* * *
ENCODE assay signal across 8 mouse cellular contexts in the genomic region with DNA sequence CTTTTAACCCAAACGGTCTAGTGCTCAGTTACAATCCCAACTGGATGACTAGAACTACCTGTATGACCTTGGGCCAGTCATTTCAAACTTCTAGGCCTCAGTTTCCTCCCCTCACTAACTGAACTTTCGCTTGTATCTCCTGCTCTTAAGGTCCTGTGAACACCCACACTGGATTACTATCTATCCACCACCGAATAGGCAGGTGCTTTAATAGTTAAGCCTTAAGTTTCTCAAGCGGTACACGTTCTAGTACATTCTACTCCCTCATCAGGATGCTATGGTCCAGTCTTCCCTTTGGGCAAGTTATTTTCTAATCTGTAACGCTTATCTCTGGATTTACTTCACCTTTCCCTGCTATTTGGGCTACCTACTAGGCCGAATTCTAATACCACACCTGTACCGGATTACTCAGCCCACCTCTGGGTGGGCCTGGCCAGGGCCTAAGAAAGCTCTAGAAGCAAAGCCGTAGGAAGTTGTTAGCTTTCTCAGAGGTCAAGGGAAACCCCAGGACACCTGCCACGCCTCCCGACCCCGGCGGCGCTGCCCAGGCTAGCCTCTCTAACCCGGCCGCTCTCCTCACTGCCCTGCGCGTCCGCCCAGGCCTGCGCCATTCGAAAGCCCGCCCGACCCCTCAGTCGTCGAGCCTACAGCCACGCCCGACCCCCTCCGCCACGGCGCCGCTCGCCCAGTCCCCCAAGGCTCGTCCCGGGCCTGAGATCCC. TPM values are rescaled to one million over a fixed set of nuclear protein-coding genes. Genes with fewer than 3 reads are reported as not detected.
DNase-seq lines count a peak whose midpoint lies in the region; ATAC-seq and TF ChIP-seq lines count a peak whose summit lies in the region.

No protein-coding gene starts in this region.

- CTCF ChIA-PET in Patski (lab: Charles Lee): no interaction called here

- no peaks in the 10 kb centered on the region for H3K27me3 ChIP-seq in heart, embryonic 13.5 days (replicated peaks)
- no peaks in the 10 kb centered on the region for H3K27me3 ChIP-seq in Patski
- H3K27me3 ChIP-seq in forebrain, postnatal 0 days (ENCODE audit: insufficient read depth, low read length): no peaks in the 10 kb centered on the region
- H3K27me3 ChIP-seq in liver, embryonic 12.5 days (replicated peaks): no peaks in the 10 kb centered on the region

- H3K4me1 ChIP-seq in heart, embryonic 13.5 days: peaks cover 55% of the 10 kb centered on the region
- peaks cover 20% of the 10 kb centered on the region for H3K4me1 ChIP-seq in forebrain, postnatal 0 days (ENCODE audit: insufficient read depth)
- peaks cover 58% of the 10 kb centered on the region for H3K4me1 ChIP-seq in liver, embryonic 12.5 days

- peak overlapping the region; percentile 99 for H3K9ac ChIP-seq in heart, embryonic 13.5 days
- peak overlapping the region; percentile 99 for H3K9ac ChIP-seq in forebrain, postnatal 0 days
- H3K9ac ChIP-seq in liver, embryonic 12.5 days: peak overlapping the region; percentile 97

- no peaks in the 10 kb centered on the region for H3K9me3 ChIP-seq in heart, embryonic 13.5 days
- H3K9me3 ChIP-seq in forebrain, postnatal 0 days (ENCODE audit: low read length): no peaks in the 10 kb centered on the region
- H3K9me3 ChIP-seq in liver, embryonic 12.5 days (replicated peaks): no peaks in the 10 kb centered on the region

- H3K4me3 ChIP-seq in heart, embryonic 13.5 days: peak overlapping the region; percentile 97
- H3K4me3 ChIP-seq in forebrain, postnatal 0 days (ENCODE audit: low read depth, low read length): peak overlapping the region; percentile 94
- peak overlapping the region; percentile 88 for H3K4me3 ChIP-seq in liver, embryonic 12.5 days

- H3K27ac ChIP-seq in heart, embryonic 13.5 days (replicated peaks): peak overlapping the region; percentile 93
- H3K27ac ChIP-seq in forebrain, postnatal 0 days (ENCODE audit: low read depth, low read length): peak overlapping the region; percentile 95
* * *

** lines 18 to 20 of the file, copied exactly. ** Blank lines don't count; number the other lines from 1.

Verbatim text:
- H3K4me3 ChIP-seq in heart, embryonic 13.5 days: peak overlapping the region; percentile 97
- H3K4me3 ChIP-seq in forebrain, postnatal 0 days (ENCODE audit: low read depth, low read length): peak overlapping the region; percentile 94
- peak overlapping the region; percentile 88 for H3K4me3 ChIP-seq in liver, embryonic 12.5 days